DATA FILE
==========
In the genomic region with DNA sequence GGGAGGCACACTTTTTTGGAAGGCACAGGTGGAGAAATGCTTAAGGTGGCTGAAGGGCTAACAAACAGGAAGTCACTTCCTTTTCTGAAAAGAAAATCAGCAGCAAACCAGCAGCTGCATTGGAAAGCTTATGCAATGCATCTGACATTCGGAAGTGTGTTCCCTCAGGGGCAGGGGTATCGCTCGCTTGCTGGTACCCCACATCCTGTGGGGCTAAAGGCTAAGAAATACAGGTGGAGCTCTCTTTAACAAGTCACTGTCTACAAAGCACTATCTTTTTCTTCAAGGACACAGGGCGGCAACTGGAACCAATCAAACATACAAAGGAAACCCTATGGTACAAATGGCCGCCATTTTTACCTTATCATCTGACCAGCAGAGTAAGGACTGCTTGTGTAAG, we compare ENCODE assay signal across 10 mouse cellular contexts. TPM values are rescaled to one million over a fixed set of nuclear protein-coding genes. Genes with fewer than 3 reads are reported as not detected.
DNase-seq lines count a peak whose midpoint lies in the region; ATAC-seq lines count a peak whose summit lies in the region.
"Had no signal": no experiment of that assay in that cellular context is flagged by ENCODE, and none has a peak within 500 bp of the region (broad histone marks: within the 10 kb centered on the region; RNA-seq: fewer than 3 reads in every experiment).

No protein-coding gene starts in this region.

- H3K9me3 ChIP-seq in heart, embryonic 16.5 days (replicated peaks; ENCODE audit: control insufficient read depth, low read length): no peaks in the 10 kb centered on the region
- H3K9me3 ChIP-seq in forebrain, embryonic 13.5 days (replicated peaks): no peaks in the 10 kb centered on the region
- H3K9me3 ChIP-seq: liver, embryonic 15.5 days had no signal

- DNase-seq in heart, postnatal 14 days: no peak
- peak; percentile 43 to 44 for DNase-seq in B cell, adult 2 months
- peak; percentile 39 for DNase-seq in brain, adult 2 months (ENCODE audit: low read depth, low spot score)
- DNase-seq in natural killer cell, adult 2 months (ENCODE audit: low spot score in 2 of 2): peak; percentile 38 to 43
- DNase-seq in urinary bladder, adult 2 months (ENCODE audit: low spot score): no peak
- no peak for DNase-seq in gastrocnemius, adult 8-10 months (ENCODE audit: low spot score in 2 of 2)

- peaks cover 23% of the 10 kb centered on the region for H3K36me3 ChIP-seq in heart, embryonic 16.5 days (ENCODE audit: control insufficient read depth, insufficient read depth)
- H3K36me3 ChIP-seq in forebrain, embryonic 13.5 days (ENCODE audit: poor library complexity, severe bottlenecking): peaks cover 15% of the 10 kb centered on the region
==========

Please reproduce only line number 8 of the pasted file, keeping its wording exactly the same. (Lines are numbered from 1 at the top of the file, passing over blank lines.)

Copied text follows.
- DNase-seq in heart, postnatal 14 days: no peak